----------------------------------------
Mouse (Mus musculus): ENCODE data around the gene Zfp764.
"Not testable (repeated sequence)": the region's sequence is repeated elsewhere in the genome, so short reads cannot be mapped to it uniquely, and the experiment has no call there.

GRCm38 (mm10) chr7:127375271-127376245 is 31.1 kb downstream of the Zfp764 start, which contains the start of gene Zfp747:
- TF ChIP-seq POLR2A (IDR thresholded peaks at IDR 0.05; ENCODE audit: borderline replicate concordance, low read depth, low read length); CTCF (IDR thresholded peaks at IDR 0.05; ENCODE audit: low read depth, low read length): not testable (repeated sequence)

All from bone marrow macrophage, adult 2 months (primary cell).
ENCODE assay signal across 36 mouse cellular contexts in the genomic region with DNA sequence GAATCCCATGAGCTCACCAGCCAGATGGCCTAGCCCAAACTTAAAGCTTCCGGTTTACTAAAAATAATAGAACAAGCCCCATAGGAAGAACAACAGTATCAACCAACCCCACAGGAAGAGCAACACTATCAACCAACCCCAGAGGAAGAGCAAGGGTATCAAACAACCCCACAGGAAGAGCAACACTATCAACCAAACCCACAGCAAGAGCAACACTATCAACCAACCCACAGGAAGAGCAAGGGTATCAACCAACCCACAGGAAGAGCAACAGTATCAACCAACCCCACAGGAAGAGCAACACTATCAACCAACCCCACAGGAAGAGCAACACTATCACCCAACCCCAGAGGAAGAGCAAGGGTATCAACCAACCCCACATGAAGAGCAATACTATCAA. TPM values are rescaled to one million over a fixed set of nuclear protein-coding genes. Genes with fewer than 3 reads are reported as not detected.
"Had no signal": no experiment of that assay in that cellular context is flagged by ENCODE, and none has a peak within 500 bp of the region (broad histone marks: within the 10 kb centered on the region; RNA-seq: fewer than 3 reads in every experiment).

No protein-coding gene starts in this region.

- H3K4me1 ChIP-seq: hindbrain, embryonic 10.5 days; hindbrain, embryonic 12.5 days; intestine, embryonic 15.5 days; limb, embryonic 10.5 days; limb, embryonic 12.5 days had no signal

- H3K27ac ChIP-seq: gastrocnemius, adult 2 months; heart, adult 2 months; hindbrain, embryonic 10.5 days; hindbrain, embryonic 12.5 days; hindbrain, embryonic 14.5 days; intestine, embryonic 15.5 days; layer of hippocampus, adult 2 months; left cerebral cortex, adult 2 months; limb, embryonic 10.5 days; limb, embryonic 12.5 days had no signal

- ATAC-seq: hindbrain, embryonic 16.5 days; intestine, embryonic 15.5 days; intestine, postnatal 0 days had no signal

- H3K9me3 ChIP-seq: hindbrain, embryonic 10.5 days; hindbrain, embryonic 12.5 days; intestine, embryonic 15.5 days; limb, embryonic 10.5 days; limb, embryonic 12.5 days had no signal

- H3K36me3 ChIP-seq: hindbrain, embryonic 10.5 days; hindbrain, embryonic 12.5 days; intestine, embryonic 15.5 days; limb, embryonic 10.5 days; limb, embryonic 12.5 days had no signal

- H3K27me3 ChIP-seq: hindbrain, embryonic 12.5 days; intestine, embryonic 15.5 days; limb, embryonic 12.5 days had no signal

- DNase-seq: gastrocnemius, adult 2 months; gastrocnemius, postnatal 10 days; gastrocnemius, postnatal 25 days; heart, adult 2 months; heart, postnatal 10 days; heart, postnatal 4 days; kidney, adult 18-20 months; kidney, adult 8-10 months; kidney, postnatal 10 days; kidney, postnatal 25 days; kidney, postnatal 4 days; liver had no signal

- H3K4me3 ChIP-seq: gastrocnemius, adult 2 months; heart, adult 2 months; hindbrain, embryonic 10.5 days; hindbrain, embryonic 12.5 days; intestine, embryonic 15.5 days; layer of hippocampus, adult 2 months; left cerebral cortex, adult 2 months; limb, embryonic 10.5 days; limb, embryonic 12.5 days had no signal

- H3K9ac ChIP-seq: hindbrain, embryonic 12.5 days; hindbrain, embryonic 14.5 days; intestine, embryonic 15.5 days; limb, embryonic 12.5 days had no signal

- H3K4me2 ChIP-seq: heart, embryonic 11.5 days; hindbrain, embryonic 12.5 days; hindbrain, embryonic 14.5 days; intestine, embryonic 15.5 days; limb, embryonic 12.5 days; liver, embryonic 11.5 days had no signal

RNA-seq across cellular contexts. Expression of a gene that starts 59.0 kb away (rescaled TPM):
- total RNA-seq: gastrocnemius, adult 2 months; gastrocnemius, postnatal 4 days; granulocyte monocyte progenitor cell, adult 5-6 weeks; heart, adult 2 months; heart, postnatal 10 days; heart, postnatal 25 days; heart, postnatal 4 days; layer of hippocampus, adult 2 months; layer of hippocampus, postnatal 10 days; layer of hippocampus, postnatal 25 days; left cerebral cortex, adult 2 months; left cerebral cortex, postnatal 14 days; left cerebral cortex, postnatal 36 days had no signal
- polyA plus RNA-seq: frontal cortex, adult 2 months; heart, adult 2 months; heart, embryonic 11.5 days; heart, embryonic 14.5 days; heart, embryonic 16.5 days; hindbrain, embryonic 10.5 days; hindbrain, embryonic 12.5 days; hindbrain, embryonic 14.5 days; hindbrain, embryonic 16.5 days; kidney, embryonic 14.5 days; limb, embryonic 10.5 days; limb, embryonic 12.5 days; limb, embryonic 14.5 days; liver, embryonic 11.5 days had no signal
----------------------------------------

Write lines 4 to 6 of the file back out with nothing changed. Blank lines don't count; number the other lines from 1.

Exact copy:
- TF ChIP-seq POLR2A (IDR thresholded peaks at IDR 0.05; ENCODE audit: borderline replicate concordance, low read depth, low read length); CTCF (IDR thresholded peaks at IDR 0.05; ENCODE audit: low read depth, low read length): not testable (repeated sequence)

All from bone marrow macrophage, adult 2 months (primary cell).
ENCODE assay signal across 36 mouse cellular contexts in the genomic region with DNA sequence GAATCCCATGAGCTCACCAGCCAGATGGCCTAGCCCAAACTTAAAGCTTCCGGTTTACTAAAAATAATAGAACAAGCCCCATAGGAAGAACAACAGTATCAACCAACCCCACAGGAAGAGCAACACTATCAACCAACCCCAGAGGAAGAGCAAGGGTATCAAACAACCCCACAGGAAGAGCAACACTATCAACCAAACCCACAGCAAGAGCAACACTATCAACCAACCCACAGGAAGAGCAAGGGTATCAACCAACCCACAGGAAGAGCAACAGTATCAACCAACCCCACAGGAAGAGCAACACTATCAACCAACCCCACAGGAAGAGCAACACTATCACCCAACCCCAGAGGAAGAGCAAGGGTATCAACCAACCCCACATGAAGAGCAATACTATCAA. TPM values are rescaled to one million over a fixed set of nuclear protein-coding genes. Genes with fewer than 3 reads are reported as not detected.